In the future, our criminal justice system needs to continue to face tough issues such as mass incarceration, racial disparities in incarceration, and improved systems of support for children and families in Milwaukee. Already, I am injecting restorative approaches and practices into our work at the Milwaukee Vel R. Phillips Juvenile Justice Center. I am advocating for improved services for delinquent youth and their families. Based upon my work in the Family Drug Treatment Court, I support Milwaukee County’s efforts to secure a mental health treatment court.
Whitney: A judge’s reach is limited. Judges cannot correct the ills of society and cannot change the hardships the person before them has faced, which are almost certainly intertwined with why the person is before the court. Judges need to see beyond the offense, and to the person. Everyone has good and bad moments, and all humans are prone to mistakes. The people who find themselves before a judge in criminal court are generally at a low point in their lives. This truth needs to be recognized when fashioning sentences. While also respecting victims’ rights and ensuring the safety of our communities, judges need to see that the person who stands before the court today likely has, with the proper resources, the capacity to be a productive member of our community tomorrow.
Describe any other information you feel would be helpful.
Blomme: I have dedicated my career to giving a voice to the voiceless and advocating for may marginalized communities. I am running for Milwaukee County Circuit Court because Milwaukee deserves to have someone that represents the diverse values of our community. I am running for Judge because nothing in our broken justice system will change unless we change who we elect as judges.
Dedinsky: COMMITMENT TO MILWAUKEE. I want our Milwaukee community to become the best version of itself. I love Milwaukee. I am the only current judge / judicial candidate who was born and raised here. I was born at St. Joseph’s hospital in 1967 and raised throughout my childhood in Milwaukee. In my early years, I was educated at Richards public school, St. Monica’s grade school, and Marquette high school. When I attended UW-Madison for law school and Creighton University for undergrad, Milwaukee remained my permanent address during these first 30 years of my life.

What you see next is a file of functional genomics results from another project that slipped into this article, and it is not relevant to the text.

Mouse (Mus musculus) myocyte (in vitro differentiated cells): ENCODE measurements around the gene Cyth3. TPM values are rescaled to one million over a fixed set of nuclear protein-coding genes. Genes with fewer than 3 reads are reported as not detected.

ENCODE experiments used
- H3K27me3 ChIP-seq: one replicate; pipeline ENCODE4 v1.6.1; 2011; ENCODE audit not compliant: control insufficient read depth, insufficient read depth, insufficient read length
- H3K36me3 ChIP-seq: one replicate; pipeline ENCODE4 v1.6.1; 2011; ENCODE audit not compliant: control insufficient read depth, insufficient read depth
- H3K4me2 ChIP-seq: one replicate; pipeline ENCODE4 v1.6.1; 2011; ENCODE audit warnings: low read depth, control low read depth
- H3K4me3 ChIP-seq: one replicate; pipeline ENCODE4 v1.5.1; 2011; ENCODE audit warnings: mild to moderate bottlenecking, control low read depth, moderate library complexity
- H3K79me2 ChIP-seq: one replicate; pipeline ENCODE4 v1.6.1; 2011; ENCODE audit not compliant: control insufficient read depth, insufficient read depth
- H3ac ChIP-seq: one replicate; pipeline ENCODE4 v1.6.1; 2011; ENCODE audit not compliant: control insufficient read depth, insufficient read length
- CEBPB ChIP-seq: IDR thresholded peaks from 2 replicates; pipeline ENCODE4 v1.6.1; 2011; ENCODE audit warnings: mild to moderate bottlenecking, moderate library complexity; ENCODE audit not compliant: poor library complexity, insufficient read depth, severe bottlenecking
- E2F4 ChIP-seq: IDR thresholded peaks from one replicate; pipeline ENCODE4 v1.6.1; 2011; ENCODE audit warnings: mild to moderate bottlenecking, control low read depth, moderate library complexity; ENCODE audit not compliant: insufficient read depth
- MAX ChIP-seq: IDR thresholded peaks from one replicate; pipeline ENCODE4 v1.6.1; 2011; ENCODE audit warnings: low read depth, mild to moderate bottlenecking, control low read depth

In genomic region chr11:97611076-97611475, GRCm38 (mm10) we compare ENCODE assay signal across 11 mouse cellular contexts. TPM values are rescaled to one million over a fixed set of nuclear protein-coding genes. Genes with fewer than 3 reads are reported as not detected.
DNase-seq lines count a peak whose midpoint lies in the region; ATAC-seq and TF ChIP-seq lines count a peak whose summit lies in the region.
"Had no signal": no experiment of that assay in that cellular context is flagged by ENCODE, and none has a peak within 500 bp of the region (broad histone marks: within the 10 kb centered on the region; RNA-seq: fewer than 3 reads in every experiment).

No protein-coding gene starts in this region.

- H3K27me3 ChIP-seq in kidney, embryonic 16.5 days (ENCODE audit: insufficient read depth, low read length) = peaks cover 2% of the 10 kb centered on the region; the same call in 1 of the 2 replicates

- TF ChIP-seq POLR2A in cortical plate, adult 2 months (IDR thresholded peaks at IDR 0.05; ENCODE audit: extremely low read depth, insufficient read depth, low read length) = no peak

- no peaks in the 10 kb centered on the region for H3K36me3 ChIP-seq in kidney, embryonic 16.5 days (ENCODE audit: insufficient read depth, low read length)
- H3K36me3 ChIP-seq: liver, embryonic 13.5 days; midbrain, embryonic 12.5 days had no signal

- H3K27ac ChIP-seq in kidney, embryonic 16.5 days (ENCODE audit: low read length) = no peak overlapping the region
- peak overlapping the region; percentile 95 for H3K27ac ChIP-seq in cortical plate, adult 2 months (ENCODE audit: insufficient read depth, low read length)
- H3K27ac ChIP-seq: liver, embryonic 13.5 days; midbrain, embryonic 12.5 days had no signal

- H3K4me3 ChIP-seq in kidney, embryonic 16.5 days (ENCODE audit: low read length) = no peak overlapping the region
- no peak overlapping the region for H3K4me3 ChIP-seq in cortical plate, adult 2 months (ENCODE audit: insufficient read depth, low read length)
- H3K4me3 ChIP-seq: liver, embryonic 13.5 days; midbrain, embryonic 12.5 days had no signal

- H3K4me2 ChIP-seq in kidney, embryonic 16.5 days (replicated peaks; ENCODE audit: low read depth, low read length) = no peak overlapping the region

My mom, Mary Alice Dedinsky, worked at MATC on a full and part-time basis over a span of roughly 32 years, while my dad, Henry Dedinsky, worked for the city of Milwaukee (MMSD) for 42 years.
In 1997, I embarked on a 20+ year career as an Assistant District Attorney in the Milwaukee County District Attorney’s office where I prosecuted sexual assaults, child abuse cases, juvenile cases, and directed the domestic violence unit of the Milwaukee District Attorney’s office during which time I served on the City of Milwaukee’s Commission on Domestic Violence and Sexual Assault (2001-2007).
From 2008-2013, I co-located at MPS Central Office and served as a Restorative Justice Coordinator for MPS schools. From 2014-2016, I served as the Milwaukee District Attorney’s Team Captain for the Family Drug Treatment Court at the Vel R. Phillips Juvenile Justice Center. Whether I served at the Vel R. Phillips Juvenile Justice Center, the Milwaukee County courthouse, the Safety Building and CJF, Milwaukee City Hall as a commissioner on the City Health Department’s Commission on Domestic Violence and Sexual Assault (2001-2007), or MPS Schools and MPS Central Office… no other current candidate for judicial office in any race can boast 23 years of public service and a comparable level of commitment to bringing about positive social change and justice to our Milwaukee community.
Gretchen Schuldt writes a blog for Wisconsin Justice Initiative, whose mission is “To improve the quality of justice in Wisconsin by educating the public about legal issues and encouraging civic engagement in and debate about the judicial system and its operation